Devon
September 17, 1942

Dear Mum-

Thanks for the birthday present. Mrs. Johnson said silk is impossible to find now. You must have been saving it a long time for a special occasion. I’m glad your special occasion was me! I’ve grown a lot since you last saw me, so the dress doesn’t quite fit, but it’s my favorite style and my favorite color and I love it! I spread it on my pillow when I sleep, for the touch and scent of you. It reminds me of your good night kisses when I was little. Mum, please let me come home now. I’m so grown up, you’d hardly recognize me. What if this war takes so long that you forget me?

Mikey and Mary are thriving here. Mikey’s all sun-brown, cheeks rosy from the clean air. “I’ll never go back to dirty old London,” he tells us. Mary has made friends with all the almost-five-year-olds in the village. She probably doesn’t even remember you. After all, she was just a toddler when we came here. She calls Mrs. Johnson “Mum”, which makes me want to cry. Mrs. Johnson is very good to us, but she will never take your place with me. You are my one and only Mum. Don’t you think it’s time for me to come home?

I know you sent us here to be safe, but I don’t care about that. I just want my own bed, my own home, my very own real mother. Just think, if I came home now, you would get extra milk and eggs on your ration book. I’ve been hoarding sugar for months, and still have the little bar of scented soap a nice lady on the train gave me when we left. All these gifts I’ve been saving for my own very special occasion – you!

Mummy, I’m begging you, let me come home. I have so much to give – companionship, a helping hand, milk and eggs, sugar, and wonderful fragrant soap!

I miss you more than I can possibly say.

Your loving daughter-
Margaret

 
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Lotchie Carmelo
Lotchie Carmelo(@lotchie-carmelo)
6 months ago

It is a bittersweet yet lovely story. It was very painful and very sad to live apart from a happy family because of the war. Well done.

Lotchie Carmelo
Lotchie Carmelo(@lotchie-carmelo)
Reply to  Juma
6 months ago

You’re most welcome, Juma.

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Linda Rock
Linda Rock(@linda-rock)
6 months ago

My immediate thought after reading your story, Juma, was that if I were Margaret’s mother, I would be heartbroken. Not only has she been forced to send her children away but Margaret is desperate to come home, and her other two children don’t seem to want to leave. How gut-wrenching to think of your own child calling another woman ‘mum’. Margaret finding every reason she can think of to persuade her mother to let her come home touched my heart but I did have to smile at the inclusion of milk, eggs, sugar and soap! This is a story that remains with you long after you read it. I loved it Juma.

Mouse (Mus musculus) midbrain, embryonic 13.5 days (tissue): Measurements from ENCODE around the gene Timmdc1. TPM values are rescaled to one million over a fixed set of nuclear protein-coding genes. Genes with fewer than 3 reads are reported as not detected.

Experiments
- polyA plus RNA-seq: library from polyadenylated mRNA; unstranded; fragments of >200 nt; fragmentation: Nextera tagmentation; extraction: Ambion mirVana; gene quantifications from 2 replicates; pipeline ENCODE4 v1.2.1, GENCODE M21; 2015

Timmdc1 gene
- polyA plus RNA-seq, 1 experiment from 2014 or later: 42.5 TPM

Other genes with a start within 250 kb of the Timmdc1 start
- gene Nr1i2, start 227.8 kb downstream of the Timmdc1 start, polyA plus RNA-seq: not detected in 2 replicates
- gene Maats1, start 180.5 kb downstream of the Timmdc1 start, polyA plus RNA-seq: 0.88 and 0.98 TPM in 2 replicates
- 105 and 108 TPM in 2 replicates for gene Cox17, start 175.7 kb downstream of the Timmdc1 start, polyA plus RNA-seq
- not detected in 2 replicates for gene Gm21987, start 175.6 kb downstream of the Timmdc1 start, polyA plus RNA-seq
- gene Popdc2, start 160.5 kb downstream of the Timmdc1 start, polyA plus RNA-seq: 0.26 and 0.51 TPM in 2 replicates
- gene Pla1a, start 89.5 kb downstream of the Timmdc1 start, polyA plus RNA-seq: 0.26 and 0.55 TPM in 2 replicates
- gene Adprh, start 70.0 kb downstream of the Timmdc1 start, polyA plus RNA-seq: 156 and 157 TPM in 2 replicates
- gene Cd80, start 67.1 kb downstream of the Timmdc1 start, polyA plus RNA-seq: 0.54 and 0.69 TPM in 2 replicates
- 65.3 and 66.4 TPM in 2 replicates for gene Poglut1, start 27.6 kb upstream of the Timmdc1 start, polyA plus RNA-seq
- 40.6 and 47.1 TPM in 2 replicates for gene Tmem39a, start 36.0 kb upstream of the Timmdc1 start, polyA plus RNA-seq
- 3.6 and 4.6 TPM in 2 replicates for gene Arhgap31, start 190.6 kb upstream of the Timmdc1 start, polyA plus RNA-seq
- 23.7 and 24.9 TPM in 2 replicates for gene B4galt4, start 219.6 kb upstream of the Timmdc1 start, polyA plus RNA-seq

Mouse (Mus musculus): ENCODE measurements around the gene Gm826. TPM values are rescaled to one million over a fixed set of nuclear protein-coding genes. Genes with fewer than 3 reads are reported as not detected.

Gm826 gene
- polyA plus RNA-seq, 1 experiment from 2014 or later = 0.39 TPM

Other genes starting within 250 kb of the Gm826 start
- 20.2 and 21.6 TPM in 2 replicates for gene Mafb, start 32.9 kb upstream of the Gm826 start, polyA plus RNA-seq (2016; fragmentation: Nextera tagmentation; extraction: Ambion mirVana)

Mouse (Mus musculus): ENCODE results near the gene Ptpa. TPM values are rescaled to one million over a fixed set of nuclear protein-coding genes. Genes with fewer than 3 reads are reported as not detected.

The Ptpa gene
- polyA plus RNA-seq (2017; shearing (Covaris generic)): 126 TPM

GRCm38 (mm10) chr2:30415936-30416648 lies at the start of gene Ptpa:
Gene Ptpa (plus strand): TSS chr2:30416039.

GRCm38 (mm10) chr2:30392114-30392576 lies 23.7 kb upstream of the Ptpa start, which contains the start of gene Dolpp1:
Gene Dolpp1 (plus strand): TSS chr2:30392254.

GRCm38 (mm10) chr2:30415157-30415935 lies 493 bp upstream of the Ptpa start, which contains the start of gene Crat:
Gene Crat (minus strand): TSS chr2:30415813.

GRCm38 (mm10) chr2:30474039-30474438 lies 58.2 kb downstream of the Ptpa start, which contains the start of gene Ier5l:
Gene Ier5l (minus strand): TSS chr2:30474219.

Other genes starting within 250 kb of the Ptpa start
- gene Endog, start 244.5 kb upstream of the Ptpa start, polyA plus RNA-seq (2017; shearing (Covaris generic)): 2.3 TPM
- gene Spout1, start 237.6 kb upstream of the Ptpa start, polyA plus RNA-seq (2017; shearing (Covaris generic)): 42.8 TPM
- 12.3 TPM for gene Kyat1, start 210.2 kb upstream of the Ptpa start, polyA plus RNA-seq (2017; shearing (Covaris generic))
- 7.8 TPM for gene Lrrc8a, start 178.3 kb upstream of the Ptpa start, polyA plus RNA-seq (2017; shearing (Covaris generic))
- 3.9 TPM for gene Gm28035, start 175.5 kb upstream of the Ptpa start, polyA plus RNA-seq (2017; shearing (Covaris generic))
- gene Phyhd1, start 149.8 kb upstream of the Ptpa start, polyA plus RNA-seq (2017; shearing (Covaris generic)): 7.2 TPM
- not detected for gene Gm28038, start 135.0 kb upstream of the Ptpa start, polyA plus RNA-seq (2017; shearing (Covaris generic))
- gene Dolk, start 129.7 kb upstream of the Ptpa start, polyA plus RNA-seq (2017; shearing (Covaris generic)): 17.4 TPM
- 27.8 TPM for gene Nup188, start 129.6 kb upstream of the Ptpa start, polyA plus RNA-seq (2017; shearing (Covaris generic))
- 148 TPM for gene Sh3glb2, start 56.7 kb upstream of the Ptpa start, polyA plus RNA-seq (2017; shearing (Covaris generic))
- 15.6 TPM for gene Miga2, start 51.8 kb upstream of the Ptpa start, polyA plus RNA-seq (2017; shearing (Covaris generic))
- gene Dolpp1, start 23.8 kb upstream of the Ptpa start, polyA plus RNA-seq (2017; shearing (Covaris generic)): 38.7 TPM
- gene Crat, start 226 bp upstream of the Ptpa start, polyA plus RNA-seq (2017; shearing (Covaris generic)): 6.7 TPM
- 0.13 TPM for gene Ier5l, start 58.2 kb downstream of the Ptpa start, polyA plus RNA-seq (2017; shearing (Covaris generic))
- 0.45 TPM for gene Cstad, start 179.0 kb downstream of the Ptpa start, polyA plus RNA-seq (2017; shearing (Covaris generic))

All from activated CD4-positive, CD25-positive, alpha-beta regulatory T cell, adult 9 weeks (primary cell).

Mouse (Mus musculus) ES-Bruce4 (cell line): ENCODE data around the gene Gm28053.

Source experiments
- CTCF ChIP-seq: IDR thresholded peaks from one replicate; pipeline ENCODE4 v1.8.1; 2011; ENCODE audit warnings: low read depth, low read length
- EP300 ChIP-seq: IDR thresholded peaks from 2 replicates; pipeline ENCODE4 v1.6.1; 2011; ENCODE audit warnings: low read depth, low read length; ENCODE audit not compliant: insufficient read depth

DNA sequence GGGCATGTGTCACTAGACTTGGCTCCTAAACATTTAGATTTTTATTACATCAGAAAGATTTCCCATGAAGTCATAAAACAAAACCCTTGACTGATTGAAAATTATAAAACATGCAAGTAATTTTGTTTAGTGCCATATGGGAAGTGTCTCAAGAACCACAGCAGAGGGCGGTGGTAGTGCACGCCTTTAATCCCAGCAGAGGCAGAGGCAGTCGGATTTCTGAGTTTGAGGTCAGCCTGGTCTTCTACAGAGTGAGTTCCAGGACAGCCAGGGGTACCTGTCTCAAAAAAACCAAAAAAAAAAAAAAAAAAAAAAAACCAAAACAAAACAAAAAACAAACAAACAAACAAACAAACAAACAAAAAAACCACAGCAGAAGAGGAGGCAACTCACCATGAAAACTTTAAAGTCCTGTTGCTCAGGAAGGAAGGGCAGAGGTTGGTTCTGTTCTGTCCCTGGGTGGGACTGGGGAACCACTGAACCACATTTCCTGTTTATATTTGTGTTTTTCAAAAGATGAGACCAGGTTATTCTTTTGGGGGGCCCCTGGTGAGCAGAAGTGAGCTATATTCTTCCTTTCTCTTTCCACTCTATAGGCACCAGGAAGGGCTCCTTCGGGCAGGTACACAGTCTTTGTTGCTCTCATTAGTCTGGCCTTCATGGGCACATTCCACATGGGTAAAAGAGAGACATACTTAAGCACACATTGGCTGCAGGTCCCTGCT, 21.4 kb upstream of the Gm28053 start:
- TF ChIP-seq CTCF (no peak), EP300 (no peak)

Linda Rock
Linda Rock(@linda-rock)
Reply to  Juma
6 months ago

So very true Juma. I have heard some stories, some of which are really sad. Not all the children sent away were as well looked after as Margaret and her siblings. They would probably have been safer at home.

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Margarida Brei
Margarida Brei(@margarida-brei)
6 months ago

A sweet note of love for a mother. Well written Juma, and great accompanying photo.

Carrie OLeary
Carrie OLeary(@carrie-oleary)
6 months ago

This is such a touching, bittersweet tale, Juma. Like Linda, I think this story will stay with me – it will certainly be one I think about as I try to get to sleep tonight. Beautifully written and with great sensitivity.

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Christer Norrlof
Christer Norrlof(@christer-norrlof)
6 months ago

A very well composed letter, Juma. You have managed to make it sound very authentic with Margaret’s deep longing for her mother and all the little details she mentions. With millions of Ukrainians fleeing from their country these days, your story describes something that is about to happen in our time.

Henry Vinicio Valerio Madriz
Henry Vinicio Valerio Madriz(@henry-vinicio-valerio-madriz)
6 months ago

Wow! What a touching story!!! Nicely done!

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